Strypek v. Schreyer, 118 F. Supp. 918 (S.D.N.Y. 1954)

US District Court for the Southern District of New York - 118 F. Supp. 918 (S.D.N.Y. 1954)
January 30, 1954

118 F. Supp. 918 (1954)


United States District Court S. D. New York.

January 30, 1954.

Simon S. Feinstein, New York City, for plaintiffs. Grabow & Katz, George A. Grabow, New York City, of counsel.

Evans, Rees, Orr & Walsh, New York City, for defendants.

WEINFELD, District Judge.

The rule on motions for transfer under § 1404(a) of Title 28, United States Code, is that the plaintiffs' choice of forum in this instance, the district of their residences is rarely to be disturbed. And unless the defendants sustain the burden of showing that "the balance is strongly in favor" of them, *919 their motion must be denied.[1] The defendants have failed to sustain their burden.

The moving affidavit contains a general statement that all available witnesses reside within fifty miles of the courthouse of the Pennsylvania District to which transfer is sought, but is fatally defective in that the names of witnesses (other than the defendant Border) are not submitted, and the nature or materiality of their proposed testimony is not stated.[2] Contrariwise, proof is submitted by the plaintiffs that the only eye witness to the occurrence is prepared to testify in this district and his appearance here will not inconvenience him.

With respect to the medical witnesses and other medical proof, the balance of inconvenience here, too, affirmatively favors plaintiffs. Indeed, it appears that a transfer may be prejudicial since the doctors who treated plaintiffs upon their discharge from the hospital practice and reside in this district and will not attend in Pennsylvania; and to take their testimony by deposition in view of the serious injuries claimed and their alleged permanency would be unsatisfactory.[3]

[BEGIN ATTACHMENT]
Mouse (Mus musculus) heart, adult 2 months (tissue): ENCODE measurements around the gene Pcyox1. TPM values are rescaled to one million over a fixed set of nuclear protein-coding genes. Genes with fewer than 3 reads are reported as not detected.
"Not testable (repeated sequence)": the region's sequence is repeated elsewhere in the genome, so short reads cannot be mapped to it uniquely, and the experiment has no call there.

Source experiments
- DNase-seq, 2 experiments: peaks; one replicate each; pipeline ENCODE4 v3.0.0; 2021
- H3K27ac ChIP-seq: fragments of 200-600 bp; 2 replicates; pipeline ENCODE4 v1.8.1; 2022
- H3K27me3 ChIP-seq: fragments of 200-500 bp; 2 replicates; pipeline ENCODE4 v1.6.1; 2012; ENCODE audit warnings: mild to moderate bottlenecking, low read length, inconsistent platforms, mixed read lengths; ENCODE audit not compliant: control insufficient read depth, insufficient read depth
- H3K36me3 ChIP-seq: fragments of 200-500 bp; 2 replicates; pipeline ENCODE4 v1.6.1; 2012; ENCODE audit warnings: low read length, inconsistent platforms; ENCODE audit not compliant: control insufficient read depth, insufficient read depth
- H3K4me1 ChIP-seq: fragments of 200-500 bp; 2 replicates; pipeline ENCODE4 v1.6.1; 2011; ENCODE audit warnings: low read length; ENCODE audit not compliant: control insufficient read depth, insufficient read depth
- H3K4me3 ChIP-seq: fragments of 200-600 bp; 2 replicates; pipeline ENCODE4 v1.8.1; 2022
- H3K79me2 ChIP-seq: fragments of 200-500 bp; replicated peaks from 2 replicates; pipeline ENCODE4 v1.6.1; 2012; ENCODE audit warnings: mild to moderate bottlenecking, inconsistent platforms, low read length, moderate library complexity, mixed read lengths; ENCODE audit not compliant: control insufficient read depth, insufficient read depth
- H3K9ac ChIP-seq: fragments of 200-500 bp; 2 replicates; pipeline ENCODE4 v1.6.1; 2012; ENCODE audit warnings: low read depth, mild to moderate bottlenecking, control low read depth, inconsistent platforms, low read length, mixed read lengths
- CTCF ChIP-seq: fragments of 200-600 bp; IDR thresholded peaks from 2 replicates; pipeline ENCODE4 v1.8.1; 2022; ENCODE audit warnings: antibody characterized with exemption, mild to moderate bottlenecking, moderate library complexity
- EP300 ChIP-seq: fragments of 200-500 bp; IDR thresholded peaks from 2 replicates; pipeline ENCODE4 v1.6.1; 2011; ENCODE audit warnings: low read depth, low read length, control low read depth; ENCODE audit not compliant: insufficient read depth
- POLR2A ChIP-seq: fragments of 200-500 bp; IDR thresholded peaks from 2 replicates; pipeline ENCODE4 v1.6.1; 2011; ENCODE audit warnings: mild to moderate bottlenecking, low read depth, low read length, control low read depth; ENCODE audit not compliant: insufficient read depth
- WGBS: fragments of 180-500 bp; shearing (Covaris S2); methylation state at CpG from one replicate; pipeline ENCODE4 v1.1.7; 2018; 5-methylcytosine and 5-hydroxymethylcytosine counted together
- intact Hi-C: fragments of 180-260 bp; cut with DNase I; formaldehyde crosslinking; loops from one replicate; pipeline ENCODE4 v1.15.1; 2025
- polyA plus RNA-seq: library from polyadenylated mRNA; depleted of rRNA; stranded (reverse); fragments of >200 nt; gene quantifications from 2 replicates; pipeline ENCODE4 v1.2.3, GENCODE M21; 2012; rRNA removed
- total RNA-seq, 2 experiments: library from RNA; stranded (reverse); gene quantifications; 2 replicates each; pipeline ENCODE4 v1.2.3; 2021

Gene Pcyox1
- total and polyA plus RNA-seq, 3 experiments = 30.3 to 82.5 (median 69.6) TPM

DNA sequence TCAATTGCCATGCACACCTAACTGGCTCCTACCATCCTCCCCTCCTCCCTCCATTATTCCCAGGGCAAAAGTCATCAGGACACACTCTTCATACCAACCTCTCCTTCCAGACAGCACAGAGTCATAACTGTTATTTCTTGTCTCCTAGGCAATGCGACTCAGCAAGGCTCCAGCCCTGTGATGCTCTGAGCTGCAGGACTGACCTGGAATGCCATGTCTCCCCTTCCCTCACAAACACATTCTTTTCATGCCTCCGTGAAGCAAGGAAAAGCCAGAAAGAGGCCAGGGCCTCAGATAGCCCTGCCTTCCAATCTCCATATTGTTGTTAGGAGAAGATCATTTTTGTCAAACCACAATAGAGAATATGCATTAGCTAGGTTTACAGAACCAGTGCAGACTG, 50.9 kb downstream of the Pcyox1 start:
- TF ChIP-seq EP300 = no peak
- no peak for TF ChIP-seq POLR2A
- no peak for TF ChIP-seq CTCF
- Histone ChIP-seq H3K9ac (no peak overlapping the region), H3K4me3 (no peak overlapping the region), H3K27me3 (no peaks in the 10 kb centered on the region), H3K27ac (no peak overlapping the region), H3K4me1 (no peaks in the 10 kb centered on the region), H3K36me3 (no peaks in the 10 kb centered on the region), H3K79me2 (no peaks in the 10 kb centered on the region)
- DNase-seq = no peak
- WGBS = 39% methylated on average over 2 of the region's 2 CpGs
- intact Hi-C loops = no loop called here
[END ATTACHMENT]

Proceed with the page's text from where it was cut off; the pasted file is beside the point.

Finally, the contention that the defendants will be deprived of their right to assert a cross-claim under the Pennsylvania statute for contribution against the estate of Davis, the driver of the automobile in which plaintiffs were passengers, is without substance. First, the pending action in this court by the Davis estate against the moving defendants makes available to them either a motion to consolidate or other appropriate relief. Second, the fact that Davis was uninsured and was judgment proof which is uncontradicted makes the proposed claim more apparent than real. Third, even if there were no suit by the Davis estate pending in this district, the defendants' right of contribution against his estate still exists in the event of recovery of judgment against them.[4]

Upon all the facts the defendants have failed to carry their burden to warrant the granting of the motion for a transfer.

Motion denied.

Settle order on notice.


[1] Gulf Oil Corp. v. Gilbert, 330 U.S. 501, 508, 67 S. Ct. 839, 843, 91 L. Ed. 1055.

[2] Jenkins v. Wilson Freight Forwarding Co., Inc., D.C.S.D.N.Y., 104 F. Supp. 422.

[3] Cf. Lago Oil & Transport Co., Ltd. v. United States, D.C.S.D.N.Y., 97 F. Supp. 438.

[4] 12 P.S.Pa. § 2082 et seq.

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